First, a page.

The recent series of attacks began on March 22, when Khalid Masood plowed a car into civilians on Westminster bridge, before jumping out and fatally stabbing a police officer outside Parliament. (Mr. Masood was shot dead by the security forces.) About a month later, another man, carrying a backpack containing several knives, was arrested near the prime minister’s residence on suspicion of planning a stabbing assault. And comparisons have already been made between the Westminster attack and the assault on London Bridge and Borough Market, which also involved a vehicle and stabbings.
The Islamic State, also known as ISIS or ISIL, has long encouraged this type of crude, unsophisticated attack. Two months ago, the group put out a message telling supporters to use fake bomb vests, knives and trucks to kill “crusaders” during the holy month of Ramadan.
In Britain, the authorities have released only scant details about the plots they have disrupted in recent years. One was planned for 2013, Mr. Pantucci said, when a group of men suspected of having returned from fighting in Syria planned to commit a mass shooting but were arrested. Another involved one of the most notorious British plotters and recruiters, Junaid Hussain, a computer hacker from Birmingham, England, who was prosecuted in 2012 and convicted on charges that he illegally gained access to former Prime Minister Tony Blair’s address book the year before. In 2015, Mr. Hussain recruited a young delivery van driver from Luton and directed him in the foiled plot to attack American soldiers at an air base.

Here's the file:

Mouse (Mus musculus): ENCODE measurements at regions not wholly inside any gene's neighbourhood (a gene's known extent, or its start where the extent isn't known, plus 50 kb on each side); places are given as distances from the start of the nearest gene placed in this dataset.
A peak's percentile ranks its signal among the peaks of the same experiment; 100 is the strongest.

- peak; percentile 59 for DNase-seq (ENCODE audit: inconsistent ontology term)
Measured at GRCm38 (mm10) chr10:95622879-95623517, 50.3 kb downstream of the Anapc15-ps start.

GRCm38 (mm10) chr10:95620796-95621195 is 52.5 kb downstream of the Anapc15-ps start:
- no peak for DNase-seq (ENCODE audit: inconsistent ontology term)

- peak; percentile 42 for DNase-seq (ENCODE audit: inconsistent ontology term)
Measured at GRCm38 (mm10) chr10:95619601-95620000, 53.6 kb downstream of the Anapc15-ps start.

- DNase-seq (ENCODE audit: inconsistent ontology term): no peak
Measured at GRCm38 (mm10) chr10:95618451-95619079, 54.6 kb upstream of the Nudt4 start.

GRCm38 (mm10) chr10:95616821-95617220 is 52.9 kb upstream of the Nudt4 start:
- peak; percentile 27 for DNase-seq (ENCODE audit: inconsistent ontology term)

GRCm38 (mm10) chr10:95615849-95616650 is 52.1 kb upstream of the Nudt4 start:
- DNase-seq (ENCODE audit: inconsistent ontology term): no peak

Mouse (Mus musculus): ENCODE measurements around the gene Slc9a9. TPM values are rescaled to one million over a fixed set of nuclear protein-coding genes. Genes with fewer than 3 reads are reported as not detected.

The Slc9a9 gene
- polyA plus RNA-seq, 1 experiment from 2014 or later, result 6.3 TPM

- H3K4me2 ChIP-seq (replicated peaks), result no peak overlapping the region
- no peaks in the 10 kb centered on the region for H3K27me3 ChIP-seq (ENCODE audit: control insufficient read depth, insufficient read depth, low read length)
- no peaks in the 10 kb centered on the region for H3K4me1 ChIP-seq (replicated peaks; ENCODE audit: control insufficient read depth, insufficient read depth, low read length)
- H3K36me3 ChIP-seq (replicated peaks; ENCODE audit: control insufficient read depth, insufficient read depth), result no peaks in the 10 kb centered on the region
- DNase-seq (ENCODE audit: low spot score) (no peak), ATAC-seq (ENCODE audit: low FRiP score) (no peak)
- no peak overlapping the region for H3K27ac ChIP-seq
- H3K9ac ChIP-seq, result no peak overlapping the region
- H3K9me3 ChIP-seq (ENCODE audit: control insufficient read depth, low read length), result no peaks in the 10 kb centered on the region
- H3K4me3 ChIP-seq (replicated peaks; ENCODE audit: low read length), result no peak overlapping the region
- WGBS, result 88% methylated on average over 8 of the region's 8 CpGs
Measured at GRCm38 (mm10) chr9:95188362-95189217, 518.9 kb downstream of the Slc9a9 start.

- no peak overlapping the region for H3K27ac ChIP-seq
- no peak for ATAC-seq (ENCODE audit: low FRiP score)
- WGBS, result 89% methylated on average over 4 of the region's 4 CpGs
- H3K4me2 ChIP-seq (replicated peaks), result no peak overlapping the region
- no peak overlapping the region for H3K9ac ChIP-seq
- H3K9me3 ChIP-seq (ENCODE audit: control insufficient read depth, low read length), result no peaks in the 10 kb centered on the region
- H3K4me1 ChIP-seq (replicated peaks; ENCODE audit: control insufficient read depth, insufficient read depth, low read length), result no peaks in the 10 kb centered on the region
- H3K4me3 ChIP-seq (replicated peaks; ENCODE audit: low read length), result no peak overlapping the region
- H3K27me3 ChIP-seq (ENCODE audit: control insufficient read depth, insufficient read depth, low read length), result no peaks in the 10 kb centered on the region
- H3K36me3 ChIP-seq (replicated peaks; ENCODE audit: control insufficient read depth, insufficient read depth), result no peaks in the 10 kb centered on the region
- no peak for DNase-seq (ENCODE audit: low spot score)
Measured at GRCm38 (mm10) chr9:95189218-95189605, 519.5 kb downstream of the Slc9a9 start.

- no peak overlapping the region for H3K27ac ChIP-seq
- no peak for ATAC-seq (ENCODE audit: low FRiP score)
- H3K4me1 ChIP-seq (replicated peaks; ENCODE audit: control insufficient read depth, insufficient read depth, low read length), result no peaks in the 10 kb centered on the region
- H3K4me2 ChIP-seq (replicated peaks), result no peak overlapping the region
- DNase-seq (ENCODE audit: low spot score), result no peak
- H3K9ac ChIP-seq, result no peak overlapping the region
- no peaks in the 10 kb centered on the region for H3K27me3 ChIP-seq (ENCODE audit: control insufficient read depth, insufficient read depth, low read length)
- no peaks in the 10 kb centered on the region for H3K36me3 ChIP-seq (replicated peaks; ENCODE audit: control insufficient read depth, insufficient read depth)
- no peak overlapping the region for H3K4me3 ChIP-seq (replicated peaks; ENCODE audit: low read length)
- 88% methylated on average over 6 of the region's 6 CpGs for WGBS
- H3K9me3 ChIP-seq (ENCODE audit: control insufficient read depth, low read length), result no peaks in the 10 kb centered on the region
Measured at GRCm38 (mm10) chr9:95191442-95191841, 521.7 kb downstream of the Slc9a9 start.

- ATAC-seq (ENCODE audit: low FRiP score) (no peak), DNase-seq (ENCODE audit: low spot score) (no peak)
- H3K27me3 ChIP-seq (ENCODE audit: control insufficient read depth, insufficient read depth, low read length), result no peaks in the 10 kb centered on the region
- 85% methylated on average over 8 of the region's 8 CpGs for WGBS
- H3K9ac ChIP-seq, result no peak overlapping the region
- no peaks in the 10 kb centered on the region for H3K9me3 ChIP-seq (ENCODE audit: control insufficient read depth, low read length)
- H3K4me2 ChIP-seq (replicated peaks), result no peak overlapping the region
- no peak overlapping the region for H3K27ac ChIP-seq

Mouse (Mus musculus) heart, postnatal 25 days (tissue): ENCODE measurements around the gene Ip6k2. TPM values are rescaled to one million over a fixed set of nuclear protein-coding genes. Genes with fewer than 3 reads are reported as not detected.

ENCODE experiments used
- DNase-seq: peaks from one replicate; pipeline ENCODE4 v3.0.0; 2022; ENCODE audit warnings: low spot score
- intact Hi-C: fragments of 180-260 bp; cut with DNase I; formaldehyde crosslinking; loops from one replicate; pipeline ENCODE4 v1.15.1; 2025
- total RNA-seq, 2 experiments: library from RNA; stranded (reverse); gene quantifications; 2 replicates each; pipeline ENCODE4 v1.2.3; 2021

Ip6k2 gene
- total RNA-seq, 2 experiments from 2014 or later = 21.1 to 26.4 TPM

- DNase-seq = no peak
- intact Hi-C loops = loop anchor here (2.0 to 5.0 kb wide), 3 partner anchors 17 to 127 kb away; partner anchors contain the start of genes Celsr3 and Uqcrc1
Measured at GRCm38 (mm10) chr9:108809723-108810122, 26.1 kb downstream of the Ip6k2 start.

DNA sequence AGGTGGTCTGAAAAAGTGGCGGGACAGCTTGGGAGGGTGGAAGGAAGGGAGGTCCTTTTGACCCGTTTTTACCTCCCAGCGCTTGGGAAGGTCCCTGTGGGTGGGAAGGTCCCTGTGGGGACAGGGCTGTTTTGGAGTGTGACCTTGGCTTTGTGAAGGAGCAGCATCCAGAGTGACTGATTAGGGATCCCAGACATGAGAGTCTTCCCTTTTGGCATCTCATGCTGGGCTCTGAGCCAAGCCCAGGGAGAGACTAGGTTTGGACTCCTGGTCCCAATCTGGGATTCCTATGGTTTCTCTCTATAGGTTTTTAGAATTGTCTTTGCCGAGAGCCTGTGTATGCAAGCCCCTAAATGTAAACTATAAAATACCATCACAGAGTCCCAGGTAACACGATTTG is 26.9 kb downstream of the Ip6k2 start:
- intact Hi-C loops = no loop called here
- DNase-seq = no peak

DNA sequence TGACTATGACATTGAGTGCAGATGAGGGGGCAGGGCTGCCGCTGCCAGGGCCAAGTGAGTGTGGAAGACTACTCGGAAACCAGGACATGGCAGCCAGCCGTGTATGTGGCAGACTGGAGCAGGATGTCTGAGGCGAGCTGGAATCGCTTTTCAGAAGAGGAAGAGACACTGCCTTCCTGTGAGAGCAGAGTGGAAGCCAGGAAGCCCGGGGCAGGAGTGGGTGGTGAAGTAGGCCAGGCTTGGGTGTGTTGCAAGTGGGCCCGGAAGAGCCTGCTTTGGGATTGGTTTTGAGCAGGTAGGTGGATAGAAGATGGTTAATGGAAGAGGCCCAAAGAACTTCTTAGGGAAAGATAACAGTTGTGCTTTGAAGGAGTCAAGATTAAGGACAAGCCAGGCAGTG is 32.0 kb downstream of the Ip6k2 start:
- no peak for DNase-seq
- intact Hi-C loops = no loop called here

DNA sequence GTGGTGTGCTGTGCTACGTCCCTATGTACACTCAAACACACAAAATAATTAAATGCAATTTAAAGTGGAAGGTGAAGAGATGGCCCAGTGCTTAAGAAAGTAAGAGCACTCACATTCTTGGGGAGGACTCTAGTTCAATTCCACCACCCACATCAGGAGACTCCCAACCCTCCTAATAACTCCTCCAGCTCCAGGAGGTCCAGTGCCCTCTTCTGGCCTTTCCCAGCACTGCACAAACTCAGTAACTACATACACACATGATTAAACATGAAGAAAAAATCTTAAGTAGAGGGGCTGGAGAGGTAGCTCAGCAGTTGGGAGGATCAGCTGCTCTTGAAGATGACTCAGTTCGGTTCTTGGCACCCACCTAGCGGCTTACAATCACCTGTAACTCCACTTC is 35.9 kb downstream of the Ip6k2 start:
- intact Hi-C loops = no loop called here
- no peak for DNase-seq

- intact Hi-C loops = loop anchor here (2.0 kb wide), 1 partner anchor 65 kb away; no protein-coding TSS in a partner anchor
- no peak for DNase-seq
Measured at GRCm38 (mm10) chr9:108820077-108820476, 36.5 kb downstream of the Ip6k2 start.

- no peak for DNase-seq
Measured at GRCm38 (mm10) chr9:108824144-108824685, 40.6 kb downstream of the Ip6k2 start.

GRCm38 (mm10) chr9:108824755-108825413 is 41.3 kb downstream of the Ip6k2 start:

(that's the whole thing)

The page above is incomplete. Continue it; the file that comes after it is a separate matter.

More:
“You troll around online, you find people who are radicalized, you connect with them and then you instigate them to do a plot,” Mr. Pantucci said, explaining how such plotters worked. “He walked them through actually doing the operation, and then you hope that they actually go and do it.”
Mr. Hussain was killed in a drone strike in Syria in 2015, after British intelligence services discovered his involvement in recruiting people for several major plots that year.
Also in 2015, two university students were caught planning a drive-by attack on a police station and army barracks in West London. The students, Tarik Hassane, who had once wanted to be a heart surgeon, and his friend Suhaib Majeed, a physics student, were arrested after a surveillance team observed them buying a semiautomatic pistol with silencer and bullets. Another man, Nadir Syed, from West London, was arrested in November 2014 after he was suspected of planning a knife attack at Remembrance Day celebrations the same month.
In many ways, Britain has a good track record when it comes to preventing radicalization and terrorism. Despite an infamous (and true) statistic that more British Muslims have joined the Islamic State in Syria than have joined the British Army, the per capita count of those defecting to Syria is lower than in Belgium and France, experts say. A police program for detecting radicalization, called Prevent, has a toxic reputation in Muslim communities in Britain, but it has been studied by other European countries as exemplary practice.
Still, the security services are stretched. With about 500 principal investigations of active plotters, 3,000 further people of interest on the radar and 20,000 others with vague links to militancy, there are limits to resources.
“It’s a very big threat picture,” Mr. Pantucci said.
Continue reading the main story